November 8, 2018 / 12:33 AM / 10 days ago

Feds give NCAA permission to launch basketball investigations: report

With the federal investigation into corruption in college basketball complete, the government has given the NCAA permission to begin its own investigation into some programs, Yahoo! Sports reported Wednesday.

FILE PHOTO: Mar 31, 2018; San Antonio, TX, USA; Basketball fans arrive before the semifinals of the 2018 men's Final Four between the Loyola Ramblers and Michigan Wolverines at Alamodome. Mandatory Credit: Shanna Lockwood-USA TODAY Sports/File Photo

The NCAA has been communicating with the federal government since September 2017, when FBI agents took 10 men into custody as part of their investigation.

The first of three trials tied to the investigation ended last month with a conviction of three defendants on wire fraud and conspiracy charges. Additional trials are scheduled for next year.

Testimony in the October federal trial of Adidas executive Jim Gatto, Adidas consultant Merl Code and aspiring agent Christian Dawkins revealed a number of families were offered money for a recruit to attend an Adidas-sponsored school.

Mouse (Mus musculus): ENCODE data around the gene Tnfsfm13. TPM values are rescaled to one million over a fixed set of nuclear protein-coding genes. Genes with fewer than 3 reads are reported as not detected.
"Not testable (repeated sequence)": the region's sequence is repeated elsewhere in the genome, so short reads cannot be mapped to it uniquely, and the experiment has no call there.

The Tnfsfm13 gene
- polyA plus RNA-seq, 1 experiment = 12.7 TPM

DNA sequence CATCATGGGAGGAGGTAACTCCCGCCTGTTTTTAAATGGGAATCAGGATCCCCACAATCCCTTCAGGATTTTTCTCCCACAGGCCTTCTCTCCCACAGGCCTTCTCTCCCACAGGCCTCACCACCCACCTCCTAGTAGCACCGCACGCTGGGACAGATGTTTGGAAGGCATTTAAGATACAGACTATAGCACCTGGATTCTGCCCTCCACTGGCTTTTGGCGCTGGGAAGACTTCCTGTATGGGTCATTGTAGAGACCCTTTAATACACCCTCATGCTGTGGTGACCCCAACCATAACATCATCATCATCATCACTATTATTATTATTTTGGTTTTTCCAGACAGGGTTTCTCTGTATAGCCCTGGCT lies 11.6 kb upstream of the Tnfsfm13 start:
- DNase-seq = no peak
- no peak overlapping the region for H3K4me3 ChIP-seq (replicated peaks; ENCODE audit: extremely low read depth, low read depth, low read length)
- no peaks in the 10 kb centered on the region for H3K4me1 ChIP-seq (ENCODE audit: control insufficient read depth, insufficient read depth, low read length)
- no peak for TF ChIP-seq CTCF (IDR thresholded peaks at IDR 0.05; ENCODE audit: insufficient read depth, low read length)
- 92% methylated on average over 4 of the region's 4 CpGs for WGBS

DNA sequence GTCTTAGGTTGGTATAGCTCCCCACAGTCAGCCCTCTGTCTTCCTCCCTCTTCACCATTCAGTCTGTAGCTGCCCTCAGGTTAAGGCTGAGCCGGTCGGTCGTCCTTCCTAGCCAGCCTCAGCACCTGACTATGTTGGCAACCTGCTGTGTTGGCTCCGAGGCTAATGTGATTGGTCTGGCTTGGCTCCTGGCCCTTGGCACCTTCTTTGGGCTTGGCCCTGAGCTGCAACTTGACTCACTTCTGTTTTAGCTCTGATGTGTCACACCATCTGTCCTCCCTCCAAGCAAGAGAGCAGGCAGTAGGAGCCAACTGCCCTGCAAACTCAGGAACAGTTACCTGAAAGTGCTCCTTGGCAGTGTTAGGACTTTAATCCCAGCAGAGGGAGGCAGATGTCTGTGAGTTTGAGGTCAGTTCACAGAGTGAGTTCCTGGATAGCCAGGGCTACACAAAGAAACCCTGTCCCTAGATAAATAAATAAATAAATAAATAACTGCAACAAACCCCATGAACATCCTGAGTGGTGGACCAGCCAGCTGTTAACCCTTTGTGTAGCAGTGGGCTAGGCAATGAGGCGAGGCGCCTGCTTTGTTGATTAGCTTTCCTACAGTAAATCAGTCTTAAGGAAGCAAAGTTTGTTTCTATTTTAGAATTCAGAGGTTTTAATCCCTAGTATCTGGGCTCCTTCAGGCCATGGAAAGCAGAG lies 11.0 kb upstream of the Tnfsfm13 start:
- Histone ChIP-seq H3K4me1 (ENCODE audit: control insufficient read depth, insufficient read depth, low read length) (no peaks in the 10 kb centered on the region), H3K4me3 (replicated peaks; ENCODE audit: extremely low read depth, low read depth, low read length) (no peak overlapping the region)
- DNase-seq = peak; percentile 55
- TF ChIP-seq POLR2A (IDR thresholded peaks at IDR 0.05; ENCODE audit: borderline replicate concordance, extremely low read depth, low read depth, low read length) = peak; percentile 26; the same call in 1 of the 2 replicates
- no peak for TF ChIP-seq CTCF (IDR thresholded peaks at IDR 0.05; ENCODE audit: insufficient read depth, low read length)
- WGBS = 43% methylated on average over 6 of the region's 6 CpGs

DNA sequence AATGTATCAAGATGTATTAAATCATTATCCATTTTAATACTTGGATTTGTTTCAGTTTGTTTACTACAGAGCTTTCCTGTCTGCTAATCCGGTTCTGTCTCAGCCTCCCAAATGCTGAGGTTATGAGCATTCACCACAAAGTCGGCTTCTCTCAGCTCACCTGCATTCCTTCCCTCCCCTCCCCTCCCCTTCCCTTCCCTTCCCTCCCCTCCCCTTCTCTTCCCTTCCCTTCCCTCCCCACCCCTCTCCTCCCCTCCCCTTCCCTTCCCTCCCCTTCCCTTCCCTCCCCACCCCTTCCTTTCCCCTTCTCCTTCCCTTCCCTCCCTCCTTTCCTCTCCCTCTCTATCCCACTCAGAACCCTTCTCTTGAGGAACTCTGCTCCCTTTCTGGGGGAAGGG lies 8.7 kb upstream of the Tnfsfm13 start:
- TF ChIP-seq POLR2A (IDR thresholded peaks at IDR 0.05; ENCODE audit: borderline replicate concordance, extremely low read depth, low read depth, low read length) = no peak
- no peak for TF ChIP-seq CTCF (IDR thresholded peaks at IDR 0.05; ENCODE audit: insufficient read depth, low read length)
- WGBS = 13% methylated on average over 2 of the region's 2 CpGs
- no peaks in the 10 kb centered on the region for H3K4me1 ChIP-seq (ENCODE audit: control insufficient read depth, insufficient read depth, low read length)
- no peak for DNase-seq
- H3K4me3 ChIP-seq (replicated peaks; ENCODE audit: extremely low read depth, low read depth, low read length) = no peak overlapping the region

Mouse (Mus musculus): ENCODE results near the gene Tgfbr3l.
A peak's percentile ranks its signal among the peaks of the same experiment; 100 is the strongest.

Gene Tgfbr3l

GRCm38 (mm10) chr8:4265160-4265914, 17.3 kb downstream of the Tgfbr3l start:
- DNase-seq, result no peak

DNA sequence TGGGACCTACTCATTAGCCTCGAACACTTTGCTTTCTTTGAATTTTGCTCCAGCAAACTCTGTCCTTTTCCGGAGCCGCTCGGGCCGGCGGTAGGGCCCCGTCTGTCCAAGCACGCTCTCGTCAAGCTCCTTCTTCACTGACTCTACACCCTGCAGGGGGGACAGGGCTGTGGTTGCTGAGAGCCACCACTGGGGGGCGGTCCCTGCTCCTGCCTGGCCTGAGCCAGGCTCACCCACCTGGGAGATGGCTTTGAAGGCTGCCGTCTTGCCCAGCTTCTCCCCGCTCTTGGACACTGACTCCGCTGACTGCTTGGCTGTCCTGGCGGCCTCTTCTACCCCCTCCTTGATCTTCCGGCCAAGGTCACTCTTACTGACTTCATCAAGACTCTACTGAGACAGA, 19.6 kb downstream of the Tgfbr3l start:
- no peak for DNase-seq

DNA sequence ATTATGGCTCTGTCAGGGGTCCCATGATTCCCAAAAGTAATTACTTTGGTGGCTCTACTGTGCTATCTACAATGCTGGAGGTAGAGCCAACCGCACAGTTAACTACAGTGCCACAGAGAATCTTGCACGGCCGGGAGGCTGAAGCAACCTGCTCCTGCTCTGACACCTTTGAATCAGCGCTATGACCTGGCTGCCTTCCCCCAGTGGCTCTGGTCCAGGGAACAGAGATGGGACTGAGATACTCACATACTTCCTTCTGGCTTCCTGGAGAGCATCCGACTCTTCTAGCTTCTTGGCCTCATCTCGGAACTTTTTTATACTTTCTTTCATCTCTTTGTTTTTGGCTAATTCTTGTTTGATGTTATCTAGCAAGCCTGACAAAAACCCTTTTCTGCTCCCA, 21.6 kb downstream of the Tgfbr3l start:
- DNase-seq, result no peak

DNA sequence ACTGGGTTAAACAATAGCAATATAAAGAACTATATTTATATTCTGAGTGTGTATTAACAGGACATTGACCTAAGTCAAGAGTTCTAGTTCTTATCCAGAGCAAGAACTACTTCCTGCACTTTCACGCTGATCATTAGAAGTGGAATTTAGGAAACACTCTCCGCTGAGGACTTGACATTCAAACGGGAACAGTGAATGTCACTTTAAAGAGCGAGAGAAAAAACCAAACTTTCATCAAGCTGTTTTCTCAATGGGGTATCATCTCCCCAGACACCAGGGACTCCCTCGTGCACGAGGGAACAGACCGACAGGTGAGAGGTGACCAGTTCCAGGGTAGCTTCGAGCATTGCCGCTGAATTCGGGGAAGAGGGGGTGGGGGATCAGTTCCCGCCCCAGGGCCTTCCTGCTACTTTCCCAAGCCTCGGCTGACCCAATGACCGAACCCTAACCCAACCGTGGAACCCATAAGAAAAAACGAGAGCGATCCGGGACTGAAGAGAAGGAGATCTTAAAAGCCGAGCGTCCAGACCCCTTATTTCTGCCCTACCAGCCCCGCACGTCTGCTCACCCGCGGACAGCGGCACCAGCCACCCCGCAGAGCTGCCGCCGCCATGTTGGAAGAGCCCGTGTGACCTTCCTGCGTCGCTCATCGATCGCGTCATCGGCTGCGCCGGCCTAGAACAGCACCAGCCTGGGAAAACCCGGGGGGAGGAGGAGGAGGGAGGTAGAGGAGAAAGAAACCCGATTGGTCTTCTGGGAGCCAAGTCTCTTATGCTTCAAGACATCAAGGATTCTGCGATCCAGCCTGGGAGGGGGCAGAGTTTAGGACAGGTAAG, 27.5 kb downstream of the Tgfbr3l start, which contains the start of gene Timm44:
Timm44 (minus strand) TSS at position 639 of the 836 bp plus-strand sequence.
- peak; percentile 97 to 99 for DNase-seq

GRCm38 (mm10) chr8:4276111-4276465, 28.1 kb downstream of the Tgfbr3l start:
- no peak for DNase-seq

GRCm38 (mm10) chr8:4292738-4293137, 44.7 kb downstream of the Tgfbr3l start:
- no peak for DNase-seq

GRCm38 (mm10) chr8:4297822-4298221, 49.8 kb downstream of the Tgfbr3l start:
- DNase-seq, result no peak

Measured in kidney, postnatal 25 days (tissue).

Yahoo! Sports said it was unclear which schools the NCAA has been granted permission to investigate, but the programs that came up in the trial last month included Kansas, Louisville, Miami and North Carolina State.

NCAA investigations are expected to begin soon.

On the topic of investigations into NCAA basketball, Duke coach Mike Krzyzewski, speaking at a college basketball symposium in Indiana on Tuesday, said he regretted downplaying the issue earlier. In October, he called it a “blip” on the radar.

“I should’ve given it more time and I apologized for that,” he said. “I should’ve said, ‘For me, I went to West Point. I was an army officer for five years. I call it a blip on the radar screen of college basketball and that doesn’t mean that blip is not a serious thing. We should look at it real close.’

“For me, the college basketball scene has been pretty clean. I haven’t encountered those things. ... We haven’t lost a kid because I feel someone cheated for him. That’s my explanation on it. Again, I apologize for shortchanging the answer.”

—Field Level Media

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